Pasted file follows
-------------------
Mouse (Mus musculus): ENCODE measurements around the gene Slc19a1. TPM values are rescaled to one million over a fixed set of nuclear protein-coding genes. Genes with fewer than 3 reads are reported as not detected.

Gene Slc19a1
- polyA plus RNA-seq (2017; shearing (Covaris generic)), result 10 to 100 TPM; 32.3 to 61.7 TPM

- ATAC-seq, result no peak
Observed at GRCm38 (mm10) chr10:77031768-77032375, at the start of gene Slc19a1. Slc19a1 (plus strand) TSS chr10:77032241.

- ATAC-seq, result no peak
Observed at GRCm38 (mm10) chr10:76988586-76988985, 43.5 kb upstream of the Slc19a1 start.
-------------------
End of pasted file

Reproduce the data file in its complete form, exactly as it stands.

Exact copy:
Mouse (Mus musculus): ENCODE measurements around the gene Slc19a1. TPM values are rescaled to one million over a fixed set of nuclear protein-coding genes. Genes with fewer than 3 reads are reported as not detected.

Gene Slc19a1
- polyA plus RNA-seq (2017; shearing (Covaris generic)), result 10 to 100 TPM; 32.3 to 61.7 TPM

- ATAC-seq, result no peak
Observed at GRCm38 (mm10) chr10:77031768-77032375, at the start of gene Slc19a1. Slc19a1 (plus strand) TSS chr10:77032241.

- ATAC-seq, result no peak
Observed at GRCm38 (mm10) chr10:76988586-76988985, 43.5 kb upstream of the Slc19a1 start.